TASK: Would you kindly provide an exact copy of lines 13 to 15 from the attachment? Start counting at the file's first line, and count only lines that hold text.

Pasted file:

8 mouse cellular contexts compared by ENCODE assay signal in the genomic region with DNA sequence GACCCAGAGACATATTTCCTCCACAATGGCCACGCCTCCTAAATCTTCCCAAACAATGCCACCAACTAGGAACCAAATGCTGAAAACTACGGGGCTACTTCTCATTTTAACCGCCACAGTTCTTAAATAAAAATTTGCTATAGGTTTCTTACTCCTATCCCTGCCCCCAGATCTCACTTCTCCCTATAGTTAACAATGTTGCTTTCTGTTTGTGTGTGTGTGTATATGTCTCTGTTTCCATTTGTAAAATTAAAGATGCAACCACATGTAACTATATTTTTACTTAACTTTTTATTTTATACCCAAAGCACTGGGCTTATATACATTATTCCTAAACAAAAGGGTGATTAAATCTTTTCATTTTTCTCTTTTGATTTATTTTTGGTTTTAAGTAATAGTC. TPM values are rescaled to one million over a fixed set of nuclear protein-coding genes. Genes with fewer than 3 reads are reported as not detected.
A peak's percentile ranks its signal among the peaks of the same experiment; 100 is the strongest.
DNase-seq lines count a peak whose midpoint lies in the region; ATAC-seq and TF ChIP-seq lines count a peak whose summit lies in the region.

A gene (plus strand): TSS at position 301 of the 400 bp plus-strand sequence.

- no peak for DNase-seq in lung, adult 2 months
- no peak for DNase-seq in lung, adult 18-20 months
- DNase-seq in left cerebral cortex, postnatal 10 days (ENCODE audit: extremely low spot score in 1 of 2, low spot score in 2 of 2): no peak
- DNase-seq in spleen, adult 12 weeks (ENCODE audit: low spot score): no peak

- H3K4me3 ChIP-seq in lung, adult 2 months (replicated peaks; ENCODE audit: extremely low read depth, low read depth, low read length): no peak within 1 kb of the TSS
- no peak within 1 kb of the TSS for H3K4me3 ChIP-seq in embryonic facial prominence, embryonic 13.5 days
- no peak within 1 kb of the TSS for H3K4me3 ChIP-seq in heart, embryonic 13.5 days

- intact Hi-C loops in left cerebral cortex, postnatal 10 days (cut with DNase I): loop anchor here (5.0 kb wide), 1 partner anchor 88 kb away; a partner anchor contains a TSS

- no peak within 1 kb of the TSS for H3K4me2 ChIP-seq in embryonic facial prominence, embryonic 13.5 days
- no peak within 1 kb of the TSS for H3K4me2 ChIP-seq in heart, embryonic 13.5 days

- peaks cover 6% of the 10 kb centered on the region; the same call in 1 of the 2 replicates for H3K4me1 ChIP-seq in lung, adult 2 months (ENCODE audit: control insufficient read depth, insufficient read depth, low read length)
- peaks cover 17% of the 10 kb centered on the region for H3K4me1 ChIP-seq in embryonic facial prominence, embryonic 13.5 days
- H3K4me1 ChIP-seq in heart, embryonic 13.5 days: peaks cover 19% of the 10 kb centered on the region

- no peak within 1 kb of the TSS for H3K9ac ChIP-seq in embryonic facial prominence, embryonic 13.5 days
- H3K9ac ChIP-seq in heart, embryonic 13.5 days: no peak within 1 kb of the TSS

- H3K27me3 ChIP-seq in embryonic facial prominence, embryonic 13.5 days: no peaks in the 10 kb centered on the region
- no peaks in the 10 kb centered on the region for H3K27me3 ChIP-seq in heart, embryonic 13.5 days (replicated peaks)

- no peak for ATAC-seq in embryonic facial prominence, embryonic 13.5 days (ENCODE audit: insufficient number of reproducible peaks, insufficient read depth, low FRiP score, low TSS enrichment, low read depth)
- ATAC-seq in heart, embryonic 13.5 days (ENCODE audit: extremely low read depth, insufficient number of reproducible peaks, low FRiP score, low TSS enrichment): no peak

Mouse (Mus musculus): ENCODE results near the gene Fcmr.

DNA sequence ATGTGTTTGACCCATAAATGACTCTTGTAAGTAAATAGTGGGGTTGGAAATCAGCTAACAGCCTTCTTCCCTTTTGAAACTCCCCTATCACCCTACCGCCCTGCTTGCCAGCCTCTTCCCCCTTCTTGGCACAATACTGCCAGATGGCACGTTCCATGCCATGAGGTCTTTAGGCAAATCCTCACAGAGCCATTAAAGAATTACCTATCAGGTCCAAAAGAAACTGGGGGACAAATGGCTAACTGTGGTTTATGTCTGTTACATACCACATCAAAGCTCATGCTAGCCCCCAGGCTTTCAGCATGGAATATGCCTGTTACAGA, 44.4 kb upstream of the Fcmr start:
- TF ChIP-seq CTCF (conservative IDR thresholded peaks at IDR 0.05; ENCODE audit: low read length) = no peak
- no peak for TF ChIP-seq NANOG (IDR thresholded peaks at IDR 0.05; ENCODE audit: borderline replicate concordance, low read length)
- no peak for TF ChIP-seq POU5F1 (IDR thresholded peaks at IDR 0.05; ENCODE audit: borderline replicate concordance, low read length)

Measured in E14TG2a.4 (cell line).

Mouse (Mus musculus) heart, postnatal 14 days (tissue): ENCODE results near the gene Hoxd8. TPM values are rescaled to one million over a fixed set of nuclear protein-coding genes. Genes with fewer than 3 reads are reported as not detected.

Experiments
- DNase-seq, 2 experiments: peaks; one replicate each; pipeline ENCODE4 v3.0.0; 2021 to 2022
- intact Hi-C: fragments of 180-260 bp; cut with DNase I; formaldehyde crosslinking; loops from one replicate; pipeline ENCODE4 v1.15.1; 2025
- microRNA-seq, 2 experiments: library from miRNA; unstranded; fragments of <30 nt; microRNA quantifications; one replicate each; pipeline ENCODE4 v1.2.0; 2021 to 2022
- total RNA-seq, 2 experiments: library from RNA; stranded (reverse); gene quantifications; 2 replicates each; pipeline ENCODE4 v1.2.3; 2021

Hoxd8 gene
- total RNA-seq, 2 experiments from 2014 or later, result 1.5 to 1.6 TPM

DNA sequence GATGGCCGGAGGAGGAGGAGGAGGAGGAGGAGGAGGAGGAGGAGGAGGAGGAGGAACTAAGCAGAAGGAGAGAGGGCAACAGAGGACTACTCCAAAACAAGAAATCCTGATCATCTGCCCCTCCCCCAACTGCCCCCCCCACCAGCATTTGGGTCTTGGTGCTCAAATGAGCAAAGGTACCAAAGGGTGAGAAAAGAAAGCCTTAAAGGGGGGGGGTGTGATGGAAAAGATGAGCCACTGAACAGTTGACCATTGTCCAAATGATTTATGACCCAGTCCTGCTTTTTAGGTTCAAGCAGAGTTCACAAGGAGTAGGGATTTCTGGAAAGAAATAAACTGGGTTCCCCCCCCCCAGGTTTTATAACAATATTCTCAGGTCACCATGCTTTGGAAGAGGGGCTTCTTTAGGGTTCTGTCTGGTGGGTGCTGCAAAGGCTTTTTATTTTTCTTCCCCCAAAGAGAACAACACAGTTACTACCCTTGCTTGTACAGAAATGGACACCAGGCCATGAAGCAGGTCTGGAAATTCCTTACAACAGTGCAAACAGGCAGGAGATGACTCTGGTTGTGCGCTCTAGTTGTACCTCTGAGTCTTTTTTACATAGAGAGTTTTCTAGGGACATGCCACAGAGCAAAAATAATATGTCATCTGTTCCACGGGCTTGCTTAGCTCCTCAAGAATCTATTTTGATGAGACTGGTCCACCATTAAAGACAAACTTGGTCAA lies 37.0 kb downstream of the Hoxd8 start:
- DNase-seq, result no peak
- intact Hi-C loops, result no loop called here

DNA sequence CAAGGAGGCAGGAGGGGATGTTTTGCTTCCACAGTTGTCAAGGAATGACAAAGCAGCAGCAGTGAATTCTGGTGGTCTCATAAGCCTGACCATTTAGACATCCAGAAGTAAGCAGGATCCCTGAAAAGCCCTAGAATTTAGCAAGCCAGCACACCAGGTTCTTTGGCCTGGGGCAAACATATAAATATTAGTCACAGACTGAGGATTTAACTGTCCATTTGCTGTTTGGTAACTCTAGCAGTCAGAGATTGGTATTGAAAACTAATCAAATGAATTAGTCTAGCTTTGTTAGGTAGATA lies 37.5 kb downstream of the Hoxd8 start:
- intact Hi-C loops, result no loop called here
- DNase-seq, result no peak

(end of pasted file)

- no peak within 1 kb of the TSS for H3K4me2 ChIP-seq in embryonic facial prominence, embryonic 13.5 days
- no peak within 1 kb of the TSS for H3K4me2 ChIP-seq in heart, embryonic 13.5 days

- peaks cover 6% of the 10 kb centered on the region; the same call in 1 of the 2 replicates for H3K4me1 ChIP-seq in lung, adult 2 months (ENCODE audit: control insufficient read depth, insufficient read depth, low read length)